The impressive bank building on the northeast corner of College and Bathurst Streets is one of Toronto’s architectural gems, as it is one of the few buildings remaining in Toronto that has ceramic tiles employed as cladding on its facades.
In 1891, J. Clooney operated a flour and feed store on this site. In 1900, Isaac French took over the business, but shared the premises with Edward Pease, who sold leather horse whips. In 1904, the Metropolitan Bank located a branch on the site, its manager being T. B. Clarke. The head office of the Metropolitan Bank was at 7-9 King Street E, and its general manger was Frank W. Baille. The bank operated another branch at 33 Richmond Street West.
In 1913, the architectural firm of Darling and Pearson designed the building that remains on the site today at 440 College Street for a branch of the Bank of Nova Scotia. It’s style is reminiscent of a Roman temple, as it contains many classical designs and two massive Doric pilasters on either side of the doorway.
The ornate facade of the bank, with its white ceramic tiles.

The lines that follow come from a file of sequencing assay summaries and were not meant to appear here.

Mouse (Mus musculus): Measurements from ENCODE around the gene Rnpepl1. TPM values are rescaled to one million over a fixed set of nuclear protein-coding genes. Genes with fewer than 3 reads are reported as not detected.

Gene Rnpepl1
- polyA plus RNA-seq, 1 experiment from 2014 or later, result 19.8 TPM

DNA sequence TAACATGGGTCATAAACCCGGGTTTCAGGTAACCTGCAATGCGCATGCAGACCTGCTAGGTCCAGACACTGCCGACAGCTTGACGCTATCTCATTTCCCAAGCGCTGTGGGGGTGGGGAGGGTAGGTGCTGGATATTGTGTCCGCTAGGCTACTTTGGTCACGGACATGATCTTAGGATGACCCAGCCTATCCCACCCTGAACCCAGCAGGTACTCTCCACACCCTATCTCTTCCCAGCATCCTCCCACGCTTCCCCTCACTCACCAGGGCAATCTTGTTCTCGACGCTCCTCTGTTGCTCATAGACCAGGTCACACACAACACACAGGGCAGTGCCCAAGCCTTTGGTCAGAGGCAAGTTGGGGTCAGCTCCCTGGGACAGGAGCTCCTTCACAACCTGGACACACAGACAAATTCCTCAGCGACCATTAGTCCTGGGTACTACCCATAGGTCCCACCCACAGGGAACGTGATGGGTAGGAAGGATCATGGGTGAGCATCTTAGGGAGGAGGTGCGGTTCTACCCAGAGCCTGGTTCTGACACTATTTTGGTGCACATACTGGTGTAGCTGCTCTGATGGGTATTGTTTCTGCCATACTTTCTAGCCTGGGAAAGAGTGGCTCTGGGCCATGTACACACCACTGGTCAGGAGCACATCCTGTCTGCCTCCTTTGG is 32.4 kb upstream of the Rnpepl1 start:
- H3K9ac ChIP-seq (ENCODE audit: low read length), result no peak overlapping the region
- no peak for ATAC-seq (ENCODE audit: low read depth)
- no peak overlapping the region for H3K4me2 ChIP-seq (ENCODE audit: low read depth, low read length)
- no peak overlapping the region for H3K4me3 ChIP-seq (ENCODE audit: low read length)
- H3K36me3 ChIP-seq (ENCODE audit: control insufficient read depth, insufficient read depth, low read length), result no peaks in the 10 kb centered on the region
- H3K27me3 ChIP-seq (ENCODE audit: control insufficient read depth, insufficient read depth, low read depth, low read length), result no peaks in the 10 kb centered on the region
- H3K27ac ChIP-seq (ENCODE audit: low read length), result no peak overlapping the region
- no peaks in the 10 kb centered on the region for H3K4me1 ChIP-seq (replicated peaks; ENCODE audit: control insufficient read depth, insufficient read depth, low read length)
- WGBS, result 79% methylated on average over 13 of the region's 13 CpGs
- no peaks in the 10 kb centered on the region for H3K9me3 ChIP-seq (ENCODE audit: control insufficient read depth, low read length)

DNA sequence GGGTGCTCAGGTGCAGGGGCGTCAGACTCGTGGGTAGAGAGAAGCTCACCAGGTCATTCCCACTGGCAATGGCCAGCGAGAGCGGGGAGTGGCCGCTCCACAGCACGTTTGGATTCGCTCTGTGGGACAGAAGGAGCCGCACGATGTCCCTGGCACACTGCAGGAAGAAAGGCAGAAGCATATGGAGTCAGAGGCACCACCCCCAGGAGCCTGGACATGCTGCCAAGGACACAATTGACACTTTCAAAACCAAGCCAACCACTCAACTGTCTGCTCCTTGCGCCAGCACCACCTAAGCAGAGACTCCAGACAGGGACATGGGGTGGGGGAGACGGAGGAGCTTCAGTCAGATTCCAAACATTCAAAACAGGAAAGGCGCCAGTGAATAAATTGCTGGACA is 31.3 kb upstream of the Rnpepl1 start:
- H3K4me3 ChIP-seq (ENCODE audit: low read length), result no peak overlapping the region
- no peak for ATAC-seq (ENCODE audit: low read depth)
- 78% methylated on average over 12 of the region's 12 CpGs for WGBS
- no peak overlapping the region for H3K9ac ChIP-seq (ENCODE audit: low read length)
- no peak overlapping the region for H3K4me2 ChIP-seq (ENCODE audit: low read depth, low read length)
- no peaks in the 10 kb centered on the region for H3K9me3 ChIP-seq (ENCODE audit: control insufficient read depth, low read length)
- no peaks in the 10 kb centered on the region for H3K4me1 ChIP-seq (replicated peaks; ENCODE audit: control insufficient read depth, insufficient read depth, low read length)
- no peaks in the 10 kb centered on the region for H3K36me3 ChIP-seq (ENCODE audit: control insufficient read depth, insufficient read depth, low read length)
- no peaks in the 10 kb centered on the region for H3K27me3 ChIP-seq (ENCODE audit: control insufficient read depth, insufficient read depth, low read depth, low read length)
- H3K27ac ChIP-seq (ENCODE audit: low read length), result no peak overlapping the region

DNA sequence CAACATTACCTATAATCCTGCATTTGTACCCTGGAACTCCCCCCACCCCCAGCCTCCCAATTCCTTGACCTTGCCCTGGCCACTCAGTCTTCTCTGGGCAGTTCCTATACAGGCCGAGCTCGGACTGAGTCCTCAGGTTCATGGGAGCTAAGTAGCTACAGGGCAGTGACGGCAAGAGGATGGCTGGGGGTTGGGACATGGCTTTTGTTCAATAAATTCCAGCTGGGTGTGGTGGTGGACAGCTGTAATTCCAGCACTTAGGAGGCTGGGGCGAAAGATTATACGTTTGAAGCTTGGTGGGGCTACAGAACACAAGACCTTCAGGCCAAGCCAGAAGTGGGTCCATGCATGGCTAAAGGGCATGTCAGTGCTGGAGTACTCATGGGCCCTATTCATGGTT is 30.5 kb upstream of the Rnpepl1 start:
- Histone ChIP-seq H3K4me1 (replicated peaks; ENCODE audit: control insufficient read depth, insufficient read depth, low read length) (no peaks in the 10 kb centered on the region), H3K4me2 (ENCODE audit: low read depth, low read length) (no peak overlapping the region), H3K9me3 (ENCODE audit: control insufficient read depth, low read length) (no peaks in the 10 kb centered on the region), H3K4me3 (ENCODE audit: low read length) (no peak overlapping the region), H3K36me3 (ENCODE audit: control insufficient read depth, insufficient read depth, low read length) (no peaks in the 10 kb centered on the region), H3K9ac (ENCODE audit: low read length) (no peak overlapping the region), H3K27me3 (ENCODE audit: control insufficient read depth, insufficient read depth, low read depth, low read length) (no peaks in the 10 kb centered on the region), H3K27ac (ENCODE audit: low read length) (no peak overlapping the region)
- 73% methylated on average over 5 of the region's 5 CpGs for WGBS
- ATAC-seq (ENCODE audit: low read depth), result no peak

The impressive doorway of the 1913 bank building is a graceful Roman arch.
The west facade of the bank building, facing Bathurst Street.
To view post about Toronto’s historic buildings:
Photos of the surroundings of the CN Tower and and the St. Lawrence Market in 1977
The old Dominion Bank Building at King and Yonge Street
The Canada Life Building on University and Queen Street West.
Campbell House at the corner of Queen Street West and University Avenue
A study of Osgoode Hall
Toronto’s first City Hall, now a part of the St. Lawrence Market
The St. Lawrence Hall on King Street
Toronto’s streetcars through the past decades
History of Trinity Bellwoods Park
A history of Toronto’s famous ferry boats to the Toronto Islands
Toronto’s Old City Hall at Bay and Queen Streets
To view the Home Page for this blog: https://tayloronhistory.com/